There may be one or two reproductive periods per year, depending on the habitat of the animals. Two to five young are born after a 40 day gestation period. C. Smith (1968) found that young red squirrels stayed in the nest for 50 to 57 days after birth and were not weaned until the 62nd to 64th day. He considered Douglas squirrels to have similar patterns. Young of both species spend two to three weeks before they are completely weaned, exploring the area about their nest upon first leaving it, learning to eat adult foods, and beginning to establish territories. Their mother excludes them from her territory soon after they are weaned, and all individuals in the family group establish defended territories by the time the young are 71 to 74 days old (C. Smith 1968). The major items of food throughout most of the range of either species are the reproductive parts of conifers, deciduous trees and fungi, as well as the cambium of various bushes and pines. They typically build large nests of plant material either in trees or in the ground. The use of such nests and a diurnal pattern of activity allows them to minimize the energy spent on maintaining their body temperature. They cut large numbers of conifer cones and store the cones in caches (large numbers of cones stored in cool, dark or moist places). Such caches are easily defended and can be found and used even under the snow. Indeed, animals eating under the snow are protected from the colder temperatures above the snow level. The sizes of territories in the British Columbia populations studied by C. Smith (1968) in hemlock and in lodgepole pine forests were 0.51 hectares (1.27 acres) and 0.91 hectares (2.24 acres) respectively. The size of the territory and the potential success of its occupant surviving the winter were both related to the amount of food found in it. The function of territorial behavior in these species was described by C. Smith (1968) as ". . . to allow each individual the optimum conditions for harvesting, storing, and defending a seasonal food supply so that it will be available throughout the year. The defense of territories by single individuals allows for a more efficient storage of food than defense of territories by pairs of squirrels."
Douglas squirrels were observed in North and Trail Areas from 1965 to 1974, Ridge Area from 1966 to 1974. The size of the observation area or plot in North and Trail Areas was 1.8 hectares (4.5 acres) each, and approximately 0.8 hectares (2 acres) for Ridge Area. The observation plots included the manipulated portion of Trail Area and most of the manipulated and control portions of North and Ridge Areas, plus a surrounding buffer zone in each case. The zone of observation was enlarged to 30 hectares (75 acres) in each area in 1974 because of the extremely low and widely dispersed population of squirrels at that time.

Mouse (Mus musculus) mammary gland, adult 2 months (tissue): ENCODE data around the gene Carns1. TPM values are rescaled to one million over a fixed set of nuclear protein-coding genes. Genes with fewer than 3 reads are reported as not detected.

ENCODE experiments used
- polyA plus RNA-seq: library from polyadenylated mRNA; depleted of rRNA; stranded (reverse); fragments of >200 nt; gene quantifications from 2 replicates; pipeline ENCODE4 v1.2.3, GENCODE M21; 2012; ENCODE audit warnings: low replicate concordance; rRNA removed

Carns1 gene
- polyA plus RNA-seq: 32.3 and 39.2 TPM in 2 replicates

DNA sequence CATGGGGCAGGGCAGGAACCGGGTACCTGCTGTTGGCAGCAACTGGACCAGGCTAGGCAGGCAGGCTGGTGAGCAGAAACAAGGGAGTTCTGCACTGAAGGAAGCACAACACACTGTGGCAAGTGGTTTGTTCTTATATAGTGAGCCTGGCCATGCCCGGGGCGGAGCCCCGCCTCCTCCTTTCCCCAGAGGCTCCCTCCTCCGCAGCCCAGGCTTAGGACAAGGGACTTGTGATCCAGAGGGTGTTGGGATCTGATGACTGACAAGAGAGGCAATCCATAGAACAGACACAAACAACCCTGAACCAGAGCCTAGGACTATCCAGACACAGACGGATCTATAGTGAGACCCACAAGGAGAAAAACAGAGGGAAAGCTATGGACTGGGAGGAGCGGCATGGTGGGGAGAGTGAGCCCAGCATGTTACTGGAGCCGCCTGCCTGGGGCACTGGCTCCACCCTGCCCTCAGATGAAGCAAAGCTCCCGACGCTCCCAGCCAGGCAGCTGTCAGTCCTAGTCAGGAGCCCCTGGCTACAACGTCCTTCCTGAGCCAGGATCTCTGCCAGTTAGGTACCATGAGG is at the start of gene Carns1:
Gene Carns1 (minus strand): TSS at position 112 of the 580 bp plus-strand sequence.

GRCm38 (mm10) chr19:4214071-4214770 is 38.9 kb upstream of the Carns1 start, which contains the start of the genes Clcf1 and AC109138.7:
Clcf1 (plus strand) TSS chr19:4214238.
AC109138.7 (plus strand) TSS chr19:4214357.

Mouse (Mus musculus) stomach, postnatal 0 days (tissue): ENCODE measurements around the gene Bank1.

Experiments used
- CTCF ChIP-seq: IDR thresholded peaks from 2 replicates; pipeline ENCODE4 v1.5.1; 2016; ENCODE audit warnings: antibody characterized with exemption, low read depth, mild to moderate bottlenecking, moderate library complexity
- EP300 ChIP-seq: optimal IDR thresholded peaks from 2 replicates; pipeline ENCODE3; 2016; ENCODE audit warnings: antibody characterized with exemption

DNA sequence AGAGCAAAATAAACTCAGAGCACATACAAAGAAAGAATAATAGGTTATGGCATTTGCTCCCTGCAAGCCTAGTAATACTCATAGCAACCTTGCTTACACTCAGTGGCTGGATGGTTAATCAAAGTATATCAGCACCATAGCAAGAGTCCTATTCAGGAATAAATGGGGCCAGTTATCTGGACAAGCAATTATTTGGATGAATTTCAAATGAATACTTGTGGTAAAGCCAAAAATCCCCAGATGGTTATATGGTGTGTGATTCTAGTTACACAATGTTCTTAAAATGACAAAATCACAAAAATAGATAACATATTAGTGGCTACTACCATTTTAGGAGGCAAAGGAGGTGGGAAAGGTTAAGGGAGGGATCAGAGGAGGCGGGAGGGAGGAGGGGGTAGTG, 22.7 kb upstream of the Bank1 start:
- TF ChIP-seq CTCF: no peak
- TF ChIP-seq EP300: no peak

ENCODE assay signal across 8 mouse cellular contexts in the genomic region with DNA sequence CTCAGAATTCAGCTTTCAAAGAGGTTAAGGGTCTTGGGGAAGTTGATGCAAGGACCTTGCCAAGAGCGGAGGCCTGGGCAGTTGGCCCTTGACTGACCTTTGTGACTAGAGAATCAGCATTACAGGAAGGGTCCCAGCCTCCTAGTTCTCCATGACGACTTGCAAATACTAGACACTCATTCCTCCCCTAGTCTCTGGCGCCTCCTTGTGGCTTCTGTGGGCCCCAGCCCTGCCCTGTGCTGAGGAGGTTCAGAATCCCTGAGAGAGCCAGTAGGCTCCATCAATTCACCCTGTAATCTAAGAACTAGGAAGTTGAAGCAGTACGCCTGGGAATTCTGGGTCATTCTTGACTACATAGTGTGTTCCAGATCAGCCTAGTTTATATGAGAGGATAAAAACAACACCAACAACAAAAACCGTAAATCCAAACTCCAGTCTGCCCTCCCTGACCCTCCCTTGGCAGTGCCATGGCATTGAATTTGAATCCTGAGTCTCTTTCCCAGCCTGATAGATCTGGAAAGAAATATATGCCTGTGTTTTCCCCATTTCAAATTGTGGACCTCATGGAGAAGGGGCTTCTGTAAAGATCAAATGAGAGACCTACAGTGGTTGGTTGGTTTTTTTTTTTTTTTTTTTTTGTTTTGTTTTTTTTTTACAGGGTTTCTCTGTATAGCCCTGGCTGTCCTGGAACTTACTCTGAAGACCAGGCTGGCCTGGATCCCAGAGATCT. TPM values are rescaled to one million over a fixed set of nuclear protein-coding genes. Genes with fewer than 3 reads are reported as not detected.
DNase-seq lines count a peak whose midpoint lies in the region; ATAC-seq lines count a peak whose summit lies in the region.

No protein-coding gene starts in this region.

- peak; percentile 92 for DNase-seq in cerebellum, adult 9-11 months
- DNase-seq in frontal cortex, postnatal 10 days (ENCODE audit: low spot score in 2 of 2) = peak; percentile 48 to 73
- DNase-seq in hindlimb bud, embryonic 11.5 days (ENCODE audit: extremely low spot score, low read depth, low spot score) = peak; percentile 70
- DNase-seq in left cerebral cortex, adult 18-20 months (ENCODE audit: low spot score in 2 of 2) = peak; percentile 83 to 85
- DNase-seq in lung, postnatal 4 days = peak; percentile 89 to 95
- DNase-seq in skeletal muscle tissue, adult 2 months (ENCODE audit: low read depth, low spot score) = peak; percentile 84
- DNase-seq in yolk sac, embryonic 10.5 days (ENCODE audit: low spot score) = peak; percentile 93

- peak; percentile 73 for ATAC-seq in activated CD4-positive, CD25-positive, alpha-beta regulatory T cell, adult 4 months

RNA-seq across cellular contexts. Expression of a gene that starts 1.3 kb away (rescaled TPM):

Douglas squirrels were censused using the plot census method developed for birds by Kendeigh (1949). Dittoed maps of each area of observation were used, on which to record each day's observation. Eight-power binoculars were used for observations. Field records were kept and correlated with the results of the plot censuses. No attempts were made in the early part of the study to capture and mark animals due to the distances involved in observing them and their wariness of the traps. Observations were made one to two times a week in July and August of 1965, 1966, 1967, and 1974; six days in August and September in 1968; seven days in 1969; four days in 1970, 1971, 1972, and 1973; one day checks in May and October from 1965 to 1968; and one day in October in 1970, 1972, 1973, and 1974 for a total of approximately 650 hours of observation.
Estimation of cone loads on giant sequoias was difficult because the cones remain green and unopened for many years and because each large tree bears a great number of relatively small cones. Cone loads were estimated from the ground for nineteen randomly selected trees in the various areas during 1967 and 1968 using eight-power binoculars. Cone categories used were: 1 = load consisting almost entirely of a few terminal cones; 2 = some concentrations of cones (10-50), few terminal cones or, in some trees, the terminal cones comprising the bulk of the cone load; 3 = few major bundles of cones and then only 20-60 cones per bundle; 4 = numerous large groups of cones (60-200) found on most, or at least a majority of branches with a moderately heavy terminal cone load; and 5 = very heavy load of cones, many large groups of cones with most to all exterior branches filled with cones and with a heavy load of terminal green cones. First year (or new cones) are of a different hue of green than older cones, and their numbers were also estimated on each of the nineteen trees. The cones in one of these trees (the Castro Tree in South Area) were counted from within the tree a year later by Stecker (Chapter 7) and a count for the year in question was calculated by subtracting the numbers of first year cones from that exact count. A cone load factor for that tree was obtained by multiplying the estimated cone load of the tree times its dbh. The number of cones on the same tree was divided by the cone load factor to obtain a multiplier figure which could be multiplied by the cone load factors of other trees to obtain an estimate of the number of cones for each of them.